We cultivate our chives amongst our herb beds, but did you know that wild chives (Allium schoeneprasum) are one of the most common and easy-to-identify wild-growing plants? What are wild chives and are wild chives edible? Read on to find out about wild chive identification and if wild chives are safe to eat.
Are Those Wild Chives in My Yard?
Wild chives are indeed so common you may have wondered, “Are those wild chives in my yard?”. It is very likely the case. These perennial monocots reside in the onion genus and are the smallest species of onion. They are the only Allium species native to both the Old and New World and can be found throughout Europe, Asia, and North America.
Chives have been cultivated in Europe since at least the 16th century, but wild chives have been used according to Egyptian and Mesopotamian records to 5,000 B.C. Native people used wild chives medicinally as well. Depending upon the culture, wild chives were used to stimulate the appetite or rid the system of worms, clear sinuses, as an antiseptic, or treat a variety of maladies from insect bites, hives, burns, sores, and even snakebites.
Wild chives contain sulfur compounds that ward off insect pests. They make a great companion plant in the garden, a natural pesticide if you would.
Wild Chive Identification
The wild chive is easy to identify if you’ve ever seen a domestic chive. They look like a clump of grass as they grow except that the leaf blades are not flat like grass but rather cylindrical and hollow.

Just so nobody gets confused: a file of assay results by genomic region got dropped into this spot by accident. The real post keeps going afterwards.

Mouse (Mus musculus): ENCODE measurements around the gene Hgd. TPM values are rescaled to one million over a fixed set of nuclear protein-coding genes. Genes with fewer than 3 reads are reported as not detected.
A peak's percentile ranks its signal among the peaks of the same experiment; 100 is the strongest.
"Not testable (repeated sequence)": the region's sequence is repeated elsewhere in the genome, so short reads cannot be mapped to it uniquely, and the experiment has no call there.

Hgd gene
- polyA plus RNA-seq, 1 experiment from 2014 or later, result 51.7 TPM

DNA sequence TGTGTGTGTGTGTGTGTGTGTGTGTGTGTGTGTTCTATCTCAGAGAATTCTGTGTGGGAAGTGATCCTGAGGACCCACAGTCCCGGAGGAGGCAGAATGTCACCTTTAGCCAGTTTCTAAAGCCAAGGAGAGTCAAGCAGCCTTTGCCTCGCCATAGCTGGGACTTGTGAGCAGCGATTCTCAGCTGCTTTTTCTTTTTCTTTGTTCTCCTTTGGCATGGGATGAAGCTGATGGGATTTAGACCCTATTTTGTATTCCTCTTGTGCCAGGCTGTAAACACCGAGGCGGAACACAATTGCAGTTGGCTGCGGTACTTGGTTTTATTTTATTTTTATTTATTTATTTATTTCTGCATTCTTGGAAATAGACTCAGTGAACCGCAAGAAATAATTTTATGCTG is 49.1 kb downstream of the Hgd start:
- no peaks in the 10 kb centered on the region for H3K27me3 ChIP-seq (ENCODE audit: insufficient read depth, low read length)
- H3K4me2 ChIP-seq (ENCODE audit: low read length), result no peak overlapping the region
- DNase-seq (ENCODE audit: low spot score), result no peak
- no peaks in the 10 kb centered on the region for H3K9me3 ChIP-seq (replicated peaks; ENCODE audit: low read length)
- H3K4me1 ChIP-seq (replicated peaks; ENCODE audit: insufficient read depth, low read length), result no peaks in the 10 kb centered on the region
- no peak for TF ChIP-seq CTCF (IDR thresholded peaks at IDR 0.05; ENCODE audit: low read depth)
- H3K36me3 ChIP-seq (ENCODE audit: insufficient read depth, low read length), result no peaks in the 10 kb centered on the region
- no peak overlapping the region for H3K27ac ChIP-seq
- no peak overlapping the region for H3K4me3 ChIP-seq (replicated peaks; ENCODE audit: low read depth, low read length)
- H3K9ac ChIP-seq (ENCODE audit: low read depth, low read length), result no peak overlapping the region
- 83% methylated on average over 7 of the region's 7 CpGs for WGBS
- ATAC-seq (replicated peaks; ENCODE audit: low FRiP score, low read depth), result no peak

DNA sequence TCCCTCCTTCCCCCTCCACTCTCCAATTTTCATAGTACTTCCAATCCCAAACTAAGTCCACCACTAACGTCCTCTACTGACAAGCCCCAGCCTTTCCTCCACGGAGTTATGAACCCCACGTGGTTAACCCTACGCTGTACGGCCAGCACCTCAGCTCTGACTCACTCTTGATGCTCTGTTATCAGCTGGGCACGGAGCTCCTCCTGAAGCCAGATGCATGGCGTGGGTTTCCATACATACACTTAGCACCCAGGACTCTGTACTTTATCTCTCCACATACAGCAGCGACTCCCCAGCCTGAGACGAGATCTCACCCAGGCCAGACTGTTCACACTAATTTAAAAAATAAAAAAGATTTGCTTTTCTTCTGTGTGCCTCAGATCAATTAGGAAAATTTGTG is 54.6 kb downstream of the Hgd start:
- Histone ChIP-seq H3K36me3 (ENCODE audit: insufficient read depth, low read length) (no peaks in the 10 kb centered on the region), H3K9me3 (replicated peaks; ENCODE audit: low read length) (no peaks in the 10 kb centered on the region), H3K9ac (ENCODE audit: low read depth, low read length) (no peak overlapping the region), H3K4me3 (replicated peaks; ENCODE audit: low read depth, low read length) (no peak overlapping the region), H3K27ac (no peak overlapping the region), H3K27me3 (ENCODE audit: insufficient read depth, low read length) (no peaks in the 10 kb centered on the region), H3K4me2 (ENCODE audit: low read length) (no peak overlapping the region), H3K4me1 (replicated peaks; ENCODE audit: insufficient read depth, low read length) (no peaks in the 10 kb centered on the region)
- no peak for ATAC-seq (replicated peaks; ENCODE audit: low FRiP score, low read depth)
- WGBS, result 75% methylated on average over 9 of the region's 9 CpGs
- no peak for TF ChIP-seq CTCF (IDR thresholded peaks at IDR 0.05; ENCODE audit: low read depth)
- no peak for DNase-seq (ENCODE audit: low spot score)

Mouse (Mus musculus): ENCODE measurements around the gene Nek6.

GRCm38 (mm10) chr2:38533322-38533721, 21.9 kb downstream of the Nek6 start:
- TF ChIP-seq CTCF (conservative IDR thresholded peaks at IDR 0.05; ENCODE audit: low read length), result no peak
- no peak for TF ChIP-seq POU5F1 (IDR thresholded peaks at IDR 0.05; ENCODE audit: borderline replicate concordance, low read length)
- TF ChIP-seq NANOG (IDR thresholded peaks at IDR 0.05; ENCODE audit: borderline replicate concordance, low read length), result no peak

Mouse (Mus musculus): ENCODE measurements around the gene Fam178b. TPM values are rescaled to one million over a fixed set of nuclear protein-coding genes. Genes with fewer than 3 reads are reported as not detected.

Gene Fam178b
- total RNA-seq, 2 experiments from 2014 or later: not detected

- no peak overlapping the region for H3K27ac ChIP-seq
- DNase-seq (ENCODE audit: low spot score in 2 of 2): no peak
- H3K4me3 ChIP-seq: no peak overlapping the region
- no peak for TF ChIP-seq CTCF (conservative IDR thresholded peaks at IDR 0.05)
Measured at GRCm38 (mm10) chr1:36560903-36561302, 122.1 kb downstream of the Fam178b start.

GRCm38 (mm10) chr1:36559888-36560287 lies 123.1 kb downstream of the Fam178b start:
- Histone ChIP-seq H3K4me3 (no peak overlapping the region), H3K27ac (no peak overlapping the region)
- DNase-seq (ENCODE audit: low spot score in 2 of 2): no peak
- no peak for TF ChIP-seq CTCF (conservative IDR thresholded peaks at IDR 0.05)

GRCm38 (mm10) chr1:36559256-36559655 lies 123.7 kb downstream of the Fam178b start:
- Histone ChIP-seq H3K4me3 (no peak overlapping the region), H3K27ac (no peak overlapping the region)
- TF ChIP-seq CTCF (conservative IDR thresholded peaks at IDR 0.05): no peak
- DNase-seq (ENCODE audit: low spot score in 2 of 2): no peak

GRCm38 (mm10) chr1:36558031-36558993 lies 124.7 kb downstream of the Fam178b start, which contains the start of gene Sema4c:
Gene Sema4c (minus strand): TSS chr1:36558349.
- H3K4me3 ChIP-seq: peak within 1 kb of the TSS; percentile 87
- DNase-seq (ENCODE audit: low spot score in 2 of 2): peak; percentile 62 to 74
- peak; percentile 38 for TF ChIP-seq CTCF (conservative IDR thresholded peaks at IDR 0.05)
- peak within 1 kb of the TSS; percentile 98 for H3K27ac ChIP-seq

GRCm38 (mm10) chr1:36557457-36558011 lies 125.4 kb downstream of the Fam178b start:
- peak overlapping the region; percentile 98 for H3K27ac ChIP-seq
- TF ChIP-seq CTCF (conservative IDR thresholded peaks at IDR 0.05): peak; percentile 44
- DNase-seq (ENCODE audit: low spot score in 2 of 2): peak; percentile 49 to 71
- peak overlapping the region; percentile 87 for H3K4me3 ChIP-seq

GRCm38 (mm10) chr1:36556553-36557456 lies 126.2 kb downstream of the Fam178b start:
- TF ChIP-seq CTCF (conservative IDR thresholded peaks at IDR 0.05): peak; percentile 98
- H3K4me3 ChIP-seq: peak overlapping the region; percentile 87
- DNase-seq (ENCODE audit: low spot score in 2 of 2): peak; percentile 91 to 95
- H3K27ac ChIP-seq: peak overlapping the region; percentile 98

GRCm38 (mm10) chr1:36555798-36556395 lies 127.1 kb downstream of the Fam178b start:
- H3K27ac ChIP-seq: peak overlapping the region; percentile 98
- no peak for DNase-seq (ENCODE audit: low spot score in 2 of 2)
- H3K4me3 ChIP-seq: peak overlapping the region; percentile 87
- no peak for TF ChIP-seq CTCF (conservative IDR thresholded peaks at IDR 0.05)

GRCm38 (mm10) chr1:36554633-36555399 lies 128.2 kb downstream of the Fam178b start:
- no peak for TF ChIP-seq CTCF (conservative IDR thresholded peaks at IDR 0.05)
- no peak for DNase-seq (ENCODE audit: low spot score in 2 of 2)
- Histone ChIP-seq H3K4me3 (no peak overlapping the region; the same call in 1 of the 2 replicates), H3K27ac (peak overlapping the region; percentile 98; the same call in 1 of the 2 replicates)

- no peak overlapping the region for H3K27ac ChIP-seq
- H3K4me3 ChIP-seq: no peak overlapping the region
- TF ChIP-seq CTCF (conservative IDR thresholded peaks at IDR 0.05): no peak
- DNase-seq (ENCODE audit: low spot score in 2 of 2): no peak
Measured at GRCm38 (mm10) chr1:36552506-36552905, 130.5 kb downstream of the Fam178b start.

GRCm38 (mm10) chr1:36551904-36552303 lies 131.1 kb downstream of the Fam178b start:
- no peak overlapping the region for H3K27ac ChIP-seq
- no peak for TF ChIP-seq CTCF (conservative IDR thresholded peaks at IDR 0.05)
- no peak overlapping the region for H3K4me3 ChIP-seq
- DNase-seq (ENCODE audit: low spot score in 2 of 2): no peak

Wild chives will be one of the first plants to appear in the spring and easily stand out amongst the dormant grass. Wild chives grow between 10-20 inches (25.5-51 cm.) in height. The aroma is lightly oniony, and while there are other plants that look similar, the poisonous mountain death-camas, for example, but lack the distinctive aroma.
Wild chives can be found growing in USDA zones 4-8 among grasses and natural areas.
Are Wild Chives Safe to Eat?
While historically wild chives have been used medicinally, modern people use chives as a seasoning or on their own, sautéed as a vegetable. They impart a wonderful delicate onion flavor to soups and stew, and can even be pickled. The entire part of the plant can be eaten. Even the lilac flowers of wild chives are edible as well as beautiful when garnished atop a salad or soup.
As mentioned, other plants look similar to wild chives – wild onion and wild garlic to name two. What is the difference between wild onions, wild garlic, and wild chives? Wild chives look similar to wild garlic in that they both have hollow leaves while wild onion foliage does not.
Sometimes wild onion is also called wild garlic, which is confusing, to say the least. These are two distinct plants, however. Wild garlic (Allium vineale) and wild onion (Allium canadense) and are both perennials often thought of more as weeds.
That said, all three are members of the Allium family and will all have a distinct aroma. As such, when a plant looks like an onion and smells like an onion, you can eat it like an onion. The same goes with wild garlic, which is just a wild version of our domestic garlic – albeit with smaller cloves.